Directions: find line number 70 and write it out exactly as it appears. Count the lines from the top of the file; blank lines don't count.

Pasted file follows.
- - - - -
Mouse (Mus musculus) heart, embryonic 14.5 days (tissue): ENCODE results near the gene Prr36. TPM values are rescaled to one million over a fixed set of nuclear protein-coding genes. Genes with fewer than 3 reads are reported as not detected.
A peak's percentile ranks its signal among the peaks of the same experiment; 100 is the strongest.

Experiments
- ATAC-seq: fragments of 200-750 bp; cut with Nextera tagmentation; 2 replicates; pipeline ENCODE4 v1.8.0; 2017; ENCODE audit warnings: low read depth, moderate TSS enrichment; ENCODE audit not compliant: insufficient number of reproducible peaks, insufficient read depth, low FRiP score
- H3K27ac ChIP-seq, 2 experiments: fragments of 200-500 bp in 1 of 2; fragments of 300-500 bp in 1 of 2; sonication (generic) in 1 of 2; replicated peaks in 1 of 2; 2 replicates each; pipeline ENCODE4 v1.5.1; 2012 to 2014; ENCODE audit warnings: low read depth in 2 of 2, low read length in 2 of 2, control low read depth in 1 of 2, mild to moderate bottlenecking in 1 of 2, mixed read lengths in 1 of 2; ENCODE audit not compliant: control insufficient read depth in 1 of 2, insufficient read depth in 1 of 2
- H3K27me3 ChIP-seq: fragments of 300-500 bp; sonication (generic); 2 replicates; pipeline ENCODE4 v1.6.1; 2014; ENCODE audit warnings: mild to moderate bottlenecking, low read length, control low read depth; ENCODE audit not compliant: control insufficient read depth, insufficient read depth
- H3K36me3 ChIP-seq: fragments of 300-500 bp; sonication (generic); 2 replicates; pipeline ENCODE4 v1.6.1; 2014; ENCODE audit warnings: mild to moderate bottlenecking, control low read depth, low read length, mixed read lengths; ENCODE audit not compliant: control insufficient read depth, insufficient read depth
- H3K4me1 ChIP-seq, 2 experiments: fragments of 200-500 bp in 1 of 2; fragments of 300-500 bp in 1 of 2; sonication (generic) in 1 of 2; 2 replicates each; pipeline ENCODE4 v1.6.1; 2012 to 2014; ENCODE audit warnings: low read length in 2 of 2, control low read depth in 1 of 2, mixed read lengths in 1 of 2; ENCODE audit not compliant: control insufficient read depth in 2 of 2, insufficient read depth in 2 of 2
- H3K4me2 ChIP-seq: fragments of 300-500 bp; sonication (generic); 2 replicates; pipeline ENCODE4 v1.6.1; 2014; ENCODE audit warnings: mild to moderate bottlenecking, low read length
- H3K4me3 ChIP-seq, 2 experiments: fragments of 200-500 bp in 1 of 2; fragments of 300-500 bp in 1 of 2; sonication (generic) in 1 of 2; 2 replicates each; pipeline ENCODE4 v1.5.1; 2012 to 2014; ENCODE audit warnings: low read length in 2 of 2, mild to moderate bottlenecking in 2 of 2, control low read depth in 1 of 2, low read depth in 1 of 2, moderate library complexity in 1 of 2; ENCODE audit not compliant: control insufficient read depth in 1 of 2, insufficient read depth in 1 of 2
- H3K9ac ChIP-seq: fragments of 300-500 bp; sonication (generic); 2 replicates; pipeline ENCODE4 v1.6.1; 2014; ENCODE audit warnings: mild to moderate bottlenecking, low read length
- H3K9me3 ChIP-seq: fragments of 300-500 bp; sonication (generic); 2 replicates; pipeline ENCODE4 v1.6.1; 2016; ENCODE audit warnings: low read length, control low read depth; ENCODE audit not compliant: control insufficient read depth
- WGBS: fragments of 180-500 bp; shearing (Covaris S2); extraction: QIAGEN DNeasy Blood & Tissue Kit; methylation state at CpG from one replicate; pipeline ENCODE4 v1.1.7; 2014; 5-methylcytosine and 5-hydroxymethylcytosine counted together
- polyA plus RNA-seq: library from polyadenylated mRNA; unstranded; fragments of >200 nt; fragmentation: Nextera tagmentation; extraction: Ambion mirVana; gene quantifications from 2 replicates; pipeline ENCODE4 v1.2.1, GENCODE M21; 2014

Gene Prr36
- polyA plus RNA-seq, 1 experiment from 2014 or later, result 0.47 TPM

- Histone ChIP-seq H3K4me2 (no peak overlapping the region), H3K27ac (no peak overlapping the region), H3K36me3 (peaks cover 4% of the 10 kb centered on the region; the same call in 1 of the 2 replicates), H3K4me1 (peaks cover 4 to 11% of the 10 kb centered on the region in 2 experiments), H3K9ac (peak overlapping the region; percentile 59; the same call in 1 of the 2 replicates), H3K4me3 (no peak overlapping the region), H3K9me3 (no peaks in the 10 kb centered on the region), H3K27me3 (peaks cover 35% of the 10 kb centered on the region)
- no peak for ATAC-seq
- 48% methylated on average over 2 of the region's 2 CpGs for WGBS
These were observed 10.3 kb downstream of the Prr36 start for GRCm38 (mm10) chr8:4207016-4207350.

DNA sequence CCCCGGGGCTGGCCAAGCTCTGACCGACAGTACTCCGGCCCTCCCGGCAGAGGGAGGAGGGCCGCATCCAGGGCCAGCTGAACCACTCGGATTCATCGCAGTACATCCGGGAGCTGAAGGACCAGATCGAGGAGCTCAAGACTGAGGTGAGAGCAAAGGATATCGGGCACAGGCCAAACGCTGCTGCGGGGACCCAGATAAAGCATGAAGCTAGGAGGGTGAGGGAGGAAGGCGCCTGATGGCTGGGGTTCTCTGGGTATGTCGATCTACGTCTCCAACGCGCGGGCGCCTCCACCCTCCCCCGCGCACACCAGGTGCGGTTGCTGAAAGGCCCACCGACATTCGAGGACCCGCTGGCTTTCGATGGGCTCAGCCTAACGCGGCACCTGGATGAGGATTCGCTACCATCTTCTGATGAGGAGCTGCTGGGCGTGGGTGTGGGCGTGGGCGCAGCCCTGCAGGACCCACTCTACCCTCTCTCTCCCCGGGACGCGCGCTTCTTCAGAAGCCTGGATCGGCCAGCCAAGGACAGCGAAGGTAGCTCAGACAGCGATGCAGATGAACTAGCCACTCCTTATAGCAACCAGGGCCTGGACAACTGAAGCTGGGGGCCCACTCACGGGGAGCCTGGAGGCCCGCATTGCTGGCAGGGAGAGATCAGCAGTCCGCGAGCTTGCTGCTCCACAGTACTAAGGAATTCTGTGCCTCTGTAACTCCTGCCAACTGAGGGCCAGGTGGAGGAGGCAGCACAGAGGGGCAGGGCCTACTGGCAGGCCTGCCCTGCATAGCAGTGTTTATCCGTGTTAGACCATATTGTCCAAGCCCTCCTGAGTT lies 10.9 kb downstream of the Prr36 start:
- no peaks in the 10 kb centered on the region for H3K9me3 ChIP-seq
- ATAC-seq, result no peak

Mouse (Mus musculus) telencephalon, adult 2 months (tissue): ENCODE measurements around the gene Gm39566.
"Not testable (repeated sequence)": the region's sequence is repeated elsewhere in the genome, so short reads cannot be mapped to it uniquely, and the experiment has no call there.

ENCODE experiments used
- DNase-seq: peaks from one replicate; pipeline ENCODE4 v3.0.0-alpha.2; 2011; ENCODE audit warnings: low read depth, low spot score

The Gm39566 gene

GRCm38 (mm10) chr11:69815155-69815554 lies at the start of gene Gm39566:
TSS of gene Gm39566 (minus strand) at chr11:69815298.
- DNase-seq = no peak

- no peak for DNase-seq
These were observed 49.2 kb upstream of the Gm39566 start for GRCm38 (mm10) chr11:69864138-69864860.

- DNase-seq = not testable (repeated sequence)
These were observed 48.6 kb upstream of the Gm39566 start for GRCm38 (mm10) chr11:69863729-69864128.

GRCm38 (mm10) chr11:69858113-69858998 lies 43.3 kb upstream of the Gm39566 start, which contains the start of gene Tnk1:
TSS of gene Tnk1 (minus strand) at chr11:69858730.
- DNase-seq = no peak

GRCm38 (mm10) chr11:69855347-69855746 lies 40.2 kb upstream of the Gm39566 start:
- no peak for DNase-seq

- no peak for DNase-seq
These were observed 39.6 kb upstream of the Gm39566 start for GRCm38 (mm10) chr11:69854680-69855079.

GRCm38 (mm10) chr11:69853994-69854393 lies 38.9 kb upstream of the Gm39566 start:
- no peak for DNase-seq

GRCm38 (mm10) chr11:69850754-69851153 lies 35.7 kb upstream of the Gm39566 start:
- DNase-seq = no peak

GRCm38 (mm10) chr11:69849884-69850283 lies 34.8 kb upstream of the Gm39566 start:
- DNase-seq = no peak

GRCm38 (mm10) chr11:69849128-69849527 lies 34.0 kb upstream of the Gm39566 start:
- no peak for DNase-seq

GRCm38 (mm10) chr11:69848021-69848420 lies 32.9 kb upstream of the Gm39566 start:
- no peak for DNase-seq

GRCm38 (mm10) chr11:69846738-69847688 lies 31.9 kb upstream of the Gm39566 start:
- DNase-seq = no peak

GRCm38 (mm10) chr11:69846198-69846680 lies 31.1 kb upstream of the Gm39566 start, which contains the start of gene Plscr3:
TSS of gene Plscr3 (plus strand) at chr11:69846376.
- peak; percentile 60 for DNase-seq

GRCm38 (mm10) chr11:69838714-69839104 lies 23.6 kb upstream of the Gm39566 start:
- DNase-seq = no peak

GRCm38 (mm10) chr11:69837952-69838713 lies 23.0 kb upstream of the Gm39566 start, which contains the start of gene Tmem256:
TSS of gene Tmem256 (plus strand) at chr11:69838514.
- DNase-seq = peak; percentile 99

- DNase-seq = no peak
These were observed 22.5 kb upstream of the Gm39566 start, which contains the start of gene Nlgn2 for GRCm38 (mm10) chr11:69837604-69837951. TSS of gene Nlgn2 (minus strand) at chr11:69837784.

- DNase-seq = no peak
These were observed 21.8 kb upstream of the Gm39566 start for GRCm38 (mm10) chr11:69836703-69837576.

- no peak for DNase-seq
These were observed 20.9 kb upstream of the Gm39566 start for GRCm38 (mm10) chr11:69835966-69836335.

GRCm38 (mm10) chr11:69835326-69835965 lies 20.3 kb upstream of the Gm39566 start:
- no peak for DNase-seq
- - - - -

- no peak for DNase-seq